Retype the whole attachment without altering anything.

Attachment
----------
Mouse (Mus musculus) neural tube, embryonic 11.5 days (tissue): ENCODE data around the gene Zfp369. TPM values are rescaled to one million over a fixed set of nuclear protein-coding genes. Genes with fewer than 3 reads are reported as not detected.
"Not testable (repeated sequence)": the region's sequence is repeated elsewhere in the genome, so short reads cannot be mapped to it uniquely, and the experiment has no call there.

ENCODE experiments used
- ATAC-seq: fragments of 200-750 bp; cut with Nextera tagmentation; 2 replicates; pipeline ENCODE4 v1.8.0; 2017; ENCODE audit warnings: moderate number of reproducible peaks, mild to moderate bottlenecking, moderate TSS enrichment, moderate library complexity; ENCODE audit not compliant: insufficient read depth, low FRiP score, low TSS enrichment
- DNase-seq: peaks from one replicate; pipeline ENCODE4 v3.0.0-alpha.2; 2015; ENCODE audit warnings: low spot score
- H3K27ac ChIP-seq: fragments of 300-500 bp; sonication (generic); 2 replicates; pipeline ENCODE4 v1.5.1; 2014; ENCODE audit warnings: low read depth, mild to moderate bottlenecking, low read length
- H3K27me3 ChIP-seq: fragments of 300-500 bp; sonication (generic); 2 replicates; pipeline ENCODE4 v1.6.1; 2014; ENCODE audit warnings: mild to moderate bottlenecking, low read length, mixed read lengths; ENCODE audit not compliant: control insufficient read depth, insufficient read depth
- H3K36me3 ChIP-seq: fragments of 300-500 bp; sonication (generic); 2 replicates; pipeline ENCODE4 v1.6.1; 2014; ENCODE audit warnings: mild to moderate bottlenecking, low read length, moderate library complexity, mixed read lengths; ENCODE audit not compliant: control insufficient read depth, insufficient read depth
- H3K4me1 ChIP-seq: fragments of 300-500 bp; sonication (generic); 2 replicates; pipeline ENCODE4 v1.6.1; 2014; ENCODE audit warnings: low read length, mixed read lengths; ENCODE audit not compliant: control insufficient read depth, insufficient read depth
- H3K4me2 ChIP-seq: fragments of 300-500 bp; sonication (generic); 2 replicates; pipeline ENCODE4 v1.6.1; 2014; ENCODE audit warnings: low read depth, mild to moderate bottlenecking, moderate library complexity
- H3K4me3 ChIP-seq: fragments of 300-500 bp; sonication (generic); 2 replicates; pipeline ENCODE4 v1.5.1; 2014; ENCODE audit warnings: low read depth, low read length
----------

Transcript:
Mouse (Mus musculus) neural tube, embryonic 11.5 days (tissue): ENCODE data around the gene Zfp369. TPM values are rescaled to one million over a fixed set of nuclear protein-coding genes. Genes with fewer than 3 reads are reported as not detected.
"Not testable (repeated sequence)": the region's sequence is repeated elsewhere in the genome, so short reads cannot be mapped to it uniquely, and the experiment has no call there.

ENCODE experiments used
- ATAC-seq: fragments of 200-750 bp; cut with Nextera tagmentation; 2 replicates; pipeline ENCODE4 v1.8.0; 2017; ENCODE audit warnings: moderate number of reproducible peaks, mild to moderate bottlenecking, moderate TSS enrichment, moderate library complexity; ENCODE audit not compliant: insufficient read depth, low FRiP score, low TSS enrichment
- DNase-seq: peaks from one replicate; pipeline ENCODE4 v3.0.0-alpha.2; 2015; ENCODE audit warnings: low spot score
- H3K27ac ChIP-seq: fragments of 300-500 bp; sonication (generic); 2 replicates; pipeline ENCODE4 v1.5.1; 2014; ENCODE audit warnings: low read depth, mild to moderate bottlenecking, low read length
- H3K27me3 ChIP-seq: fragments of 300-500 bp; sonication (generic); 2 replicates; pipeline ENCODE4 v1.6.1; 2014; ENCODE audit warnings: mild to moderate bottlenecking, low read length, mixed read lengths; ENCODE audit not compliant: control insufficient read depth, insufficient read depth
- H3K36me3 ChIP-seq: fragments of 300-500 bp; sonication (generic); 2 replicates; pipeline ENCODE4 v1.6.1; 2014; ENCODE audit warnings: mild to moderate bottlenecking, low read length, moderate library complexity, mixed read lengths; ENCODE audit not compliant: control insufficient read depth, insufficient read depth
- H3K4me1 ChIP-seq: fragments of 300-500 bp; sonication (generic); 2 replicates; pipeline ENCODE4 v1.6.1; 2014; ENCODE audit warnings: low read length, mixed read lengths; ENCODE audit not compliant: control insufficient read depth, insufficient read depth
- H3K4me2 ChIP-seq: fragments of 300-500 bp; sonication (generic); 2 replicates; pipeline ENCODE4 v1.6.1; 2014; ENCODE audit warnings: low read depth, mild to moderate bottlenecking, moderate library complexity
- H3K4me3 ChIP-seq: fragments of 300-500 bp; sonication (generic); 2 replicates; pipeline ENCODE4 v1.5.1; 2014; ENCODE audit warnings: low read depth, low read length